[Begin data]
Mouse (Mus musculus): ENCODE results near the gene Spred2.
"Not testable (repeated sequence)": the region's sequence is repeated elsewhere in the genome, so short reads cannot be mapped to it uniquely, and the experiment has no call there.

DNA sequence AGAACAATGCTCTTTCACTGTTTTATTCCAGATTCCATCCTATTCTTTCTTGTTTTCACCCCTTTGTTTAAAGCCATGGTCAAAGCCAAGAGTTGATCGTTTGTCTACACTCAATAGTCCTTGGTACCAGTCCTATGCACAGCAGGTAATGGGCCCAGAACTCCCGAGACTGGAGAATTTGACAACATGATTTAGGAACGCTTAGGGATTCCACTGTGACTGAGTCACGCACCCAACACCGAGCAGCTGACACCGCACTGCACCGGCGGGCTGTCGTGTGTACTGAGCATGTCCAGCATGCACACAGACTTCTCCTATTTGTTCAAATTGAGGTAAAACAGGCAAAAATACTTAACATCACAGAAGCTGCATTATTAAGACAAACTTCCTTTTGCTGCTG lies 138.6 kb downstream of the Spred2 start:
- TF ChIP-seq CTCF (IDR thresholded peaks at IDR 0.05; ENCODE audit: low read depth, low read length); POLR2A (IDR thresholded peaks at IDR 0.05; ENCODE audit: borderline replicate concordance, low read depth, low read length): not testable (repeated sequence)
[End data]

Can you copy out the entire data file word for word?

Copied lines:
Mouse (Mus musculus): ENCODE results near the gene Spred2.
"Not testable (repeated sequence)": the region's sequence is repeated elsewhere in the genome, so short reads cannot be mapped to it uniquely, and the experiment has no call there.

DNA sequence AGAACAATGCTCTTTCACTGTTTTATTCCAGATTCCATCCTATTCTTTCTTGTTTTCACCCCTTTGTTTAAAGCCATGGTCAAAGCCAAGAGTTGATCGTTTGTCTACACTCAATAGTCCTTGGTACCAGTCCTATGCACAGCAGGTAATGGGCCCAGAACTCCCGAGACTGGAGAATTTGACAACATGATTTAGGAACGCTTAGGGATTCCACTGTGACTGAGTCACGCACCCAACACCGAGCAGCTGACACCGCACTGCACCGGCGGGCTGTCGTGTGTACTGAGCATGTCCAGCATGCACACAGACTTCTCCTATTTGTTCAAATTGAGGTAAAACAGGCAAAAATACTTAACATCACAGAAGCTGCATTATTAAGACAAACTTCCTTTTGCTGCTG lies 138.6 kb downstream of the Spred2 start:
- TF ChIP-seq CTCF (IDR thresholded peaks at IDR 0.05; ENCODE audit: low read depth, low read length); POLR2A (IDR thresholded peaks at IDR 0.05; ENCODE audit: borderline replicate concordance, low read depth, low read length): not testable (repeated sequence)